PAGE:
Copyright Scott Bourne 2004 - All Rights Reserved

Copyright Scott Bourne 2004 - All Rights Reserved

This photo was shot against a gray background. At the last minute, the client said they wanted all the shots made against a black background. No problem. We just moved everything back away from the gray background to make it look black!

Here’s a quick tip about flash and how it impacts your background.

If you have a white background, you can make it appear white, black or any shade of gray in between just by changing the distance of your flash from the background.

The closer your flash is to the background (assuming you use use your flash set to manual mode and use the same flash power and the same shutter speed for each shot) the whiter the background will be in your shot. The further the flash is away from the background, the blacker the background will be in your shot.

Why is this? It’s called fall-off. Light falls off because of a thing called the inverse square law. What’s this mean for flash photographers? An object (like your background) that is twice the distance from a flash head will receive a quarter (1/4) of the illumination – or two stops less light. An object that is three times the distance receives one ninth (1/9) the illumination – or three stops less light. An object that is four times the distance receives one sixteenth (1/16) the illumination – or four stops less light, etc.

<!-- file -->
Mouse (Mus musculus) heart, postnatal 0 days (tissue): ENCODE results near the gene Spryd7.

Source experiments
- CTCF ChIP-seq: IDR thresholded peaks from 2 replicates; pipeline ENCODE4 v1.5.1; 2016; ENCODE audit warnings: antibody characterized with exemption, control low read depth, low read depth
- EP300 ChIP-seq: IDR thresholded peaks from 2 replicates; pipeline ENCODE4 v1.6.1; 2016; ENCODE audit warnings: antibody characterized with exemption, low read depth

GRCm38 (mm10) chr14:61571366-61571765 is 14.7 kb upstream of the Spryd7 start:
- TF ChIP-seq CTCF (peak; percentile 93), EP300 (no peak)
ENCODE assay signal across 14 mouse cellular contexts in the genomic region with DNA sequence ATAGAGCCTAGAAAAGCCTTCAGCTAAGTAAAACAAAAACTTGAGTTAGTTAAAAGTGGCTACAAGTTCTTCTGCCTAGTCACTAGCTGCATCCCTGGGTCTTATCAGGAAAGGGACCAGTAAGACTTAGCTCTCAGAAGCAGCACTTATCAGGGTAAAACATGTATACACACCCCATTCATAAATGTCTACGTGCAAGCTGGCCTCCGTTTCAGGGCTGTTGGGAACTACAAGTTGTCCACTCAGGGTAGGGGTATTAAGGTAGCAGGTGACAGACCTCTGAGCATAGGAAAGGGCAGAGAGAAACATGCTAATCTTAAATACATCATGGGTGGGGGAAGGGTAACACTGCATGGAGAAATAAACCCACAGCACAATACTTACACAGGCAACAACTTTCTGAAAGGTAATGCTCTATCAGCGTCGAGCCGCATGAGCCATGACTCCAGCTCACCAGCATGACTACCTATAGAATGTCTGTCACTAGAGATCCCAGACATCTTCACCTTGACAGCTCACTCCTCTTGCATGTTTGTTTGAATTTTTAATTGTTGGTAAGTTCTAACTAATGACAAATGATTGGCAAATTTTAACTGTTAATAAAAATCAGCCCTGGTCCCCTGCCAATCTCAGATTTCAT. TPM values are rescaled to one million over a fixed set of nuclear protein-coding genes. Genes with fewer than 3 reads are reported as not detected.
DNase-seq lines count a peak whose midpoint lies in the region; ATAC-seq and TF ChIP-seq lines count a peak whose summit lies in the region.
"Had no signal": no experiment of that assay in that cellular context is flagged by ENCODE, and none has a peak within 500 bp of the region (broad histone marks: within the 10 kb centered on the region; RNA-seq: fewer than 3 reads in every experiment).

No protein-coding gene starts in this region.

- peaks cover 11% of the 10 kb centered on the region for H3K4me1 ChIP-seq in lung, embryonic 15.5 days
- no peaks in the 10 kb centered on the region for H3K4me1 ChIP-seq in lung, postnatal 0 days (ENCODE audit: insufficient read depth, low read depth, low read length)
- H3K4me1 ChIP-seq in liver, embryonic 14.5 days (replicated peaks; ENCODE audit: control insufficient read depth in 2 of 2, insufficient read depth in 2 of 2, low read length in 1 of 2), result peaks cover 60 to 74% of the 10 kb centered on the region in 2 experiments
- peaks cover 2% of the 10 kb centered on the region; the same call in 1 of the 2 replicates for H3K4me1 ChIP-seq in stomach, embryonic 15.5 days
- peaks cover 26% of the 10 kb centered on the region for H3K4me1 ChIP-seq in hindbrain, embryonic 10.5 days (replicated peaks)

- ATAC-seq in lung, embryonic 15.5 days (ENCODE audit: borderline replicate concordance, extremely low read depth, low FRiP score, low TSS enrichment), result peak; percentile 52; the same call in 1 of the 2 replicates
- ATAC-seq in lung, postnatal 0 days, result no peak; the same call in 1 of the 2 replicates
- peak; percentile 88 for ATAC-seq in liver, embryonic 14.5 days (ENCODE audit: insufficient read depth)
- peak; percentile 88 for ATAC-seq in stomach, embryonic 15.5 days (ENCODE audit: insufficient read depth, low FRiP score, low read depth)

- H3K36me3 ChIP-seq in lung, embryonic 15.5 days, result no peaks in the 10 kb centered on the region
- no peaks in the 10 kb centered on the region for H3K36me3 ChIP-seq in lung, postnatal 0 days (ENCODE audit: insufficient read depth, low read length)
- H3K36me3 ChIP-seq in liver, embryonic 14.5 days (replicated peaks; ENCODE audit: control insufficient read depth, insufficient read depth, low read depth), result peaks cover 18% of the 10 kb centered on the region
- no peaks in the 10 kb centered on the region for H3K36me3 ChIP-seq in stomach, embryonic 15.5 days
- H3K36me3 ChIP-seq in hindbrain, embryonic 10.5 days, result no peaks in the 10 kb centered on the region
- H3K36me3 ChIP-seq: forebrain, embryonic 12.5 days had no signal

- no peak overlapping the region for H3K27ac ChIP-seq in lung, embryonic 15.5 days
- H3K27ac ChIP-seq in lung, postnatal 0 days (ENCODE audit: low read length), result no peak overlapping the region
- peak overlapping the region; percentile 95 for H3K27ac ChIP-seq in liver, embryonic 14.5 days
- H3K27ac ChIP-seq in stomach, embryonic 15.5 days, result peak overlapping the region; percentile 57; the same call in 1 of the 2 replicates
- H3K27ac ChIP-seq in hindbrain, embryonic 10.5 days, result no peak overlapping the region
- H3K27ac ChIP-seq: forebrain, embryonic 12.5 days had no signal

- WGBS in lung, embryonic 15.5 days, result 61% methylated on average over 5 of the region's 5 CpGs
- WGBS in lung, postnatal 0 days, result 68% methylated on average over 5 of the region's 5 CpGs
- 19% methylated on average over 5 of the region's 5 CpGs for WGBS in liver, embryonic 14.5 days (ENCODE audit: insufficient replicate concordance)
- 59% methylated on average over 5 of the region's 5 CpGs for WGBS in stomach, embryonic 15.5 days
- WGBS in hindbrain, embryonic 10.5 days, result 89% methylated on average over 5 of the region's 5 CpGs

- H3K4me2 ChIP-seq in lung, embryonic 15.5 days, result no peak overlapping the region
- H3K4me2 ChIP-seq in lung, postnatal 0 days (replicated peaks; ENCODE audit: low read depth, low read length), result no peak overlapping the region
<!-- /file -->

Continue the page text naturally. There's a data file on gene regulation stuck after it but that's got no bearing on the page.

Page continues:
The lights spreads quickly and because of this spread, a smaller amount of light hits the background. As less light hits the background, it gets darker.

Try this experiment at home. Set up on the whitest background you can in your house, garage or studio. Set your flash to manual at one half (1/2) power. Set your shutter speed to your maximum sync speed (will run between 1/60 and 1/250 of a second depending on your camera) and pick any aperture that will give you a decent exposure. Then take a picture of the white background from three feet away, then six feet away, then nine feet away, etc. Look at the results.

This post is simply designed to teach you the basic concept of light fall – off. It’s not meant to be a white paper on the subject. I’ll go more in depth later after establishing some more basics.

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  1. [...] from a camera flash falls off over distance. The inverse square law explains how this works with a bit of math, but basically what you need to know is that the light [...]

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  3. [...] my last shoot I was playing around with the idea of light fall off, but didn’t quite accomplish it. Not to say the shoot wasn’t successful, but my [...]

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About scottbourne

Founder of Photofocus.com. Retired traveling and unhooking from the Internet.

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